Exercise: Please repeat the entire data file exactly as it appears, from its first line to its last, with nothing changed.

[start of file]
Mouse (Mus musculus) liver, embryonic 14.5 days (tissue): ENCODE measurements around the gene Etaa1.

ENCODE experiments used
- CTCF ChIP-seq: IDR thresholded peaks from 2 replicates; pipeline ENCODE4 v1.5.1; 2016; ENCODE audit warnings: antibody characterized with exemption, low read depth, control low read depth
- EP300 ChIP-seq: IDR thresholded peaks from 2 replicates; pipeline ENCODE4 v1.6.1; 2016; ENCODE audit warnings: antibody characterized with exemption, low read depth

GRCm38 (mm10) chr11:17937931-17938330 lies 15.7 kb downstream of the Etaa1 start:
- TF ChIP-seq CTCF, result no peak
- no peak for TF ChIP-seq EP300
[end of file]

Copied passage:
Mouse (Mus musculus) liver, embryonic 14.5 days (tissue): ENCODE measurements around the gene Etaa1.

ENCODE experiments used
- CTCF ChIP-seq: IDR thresholded peaks from 2 replicates; pipeline ENCODE4 v1.5.1; 2016; ENCODE audit warnings: antibody characterized with exemption, low read depth, control low read depth
- EP300 ChIP-seq: IDR thresholded peaks from 2 replicates; pipeline ENCODE4 v1.6.1; 2016; ENCODE audit warnings: antibody characterized with exemption, low read depth

GRCm38 (mm10) chr11:17937931-17938330 lies 15.7 kb downstream of the Etaa1 start:
- TF ChIP-seq CTCF, result no peak
- no peak for TF ChIP-seq EP300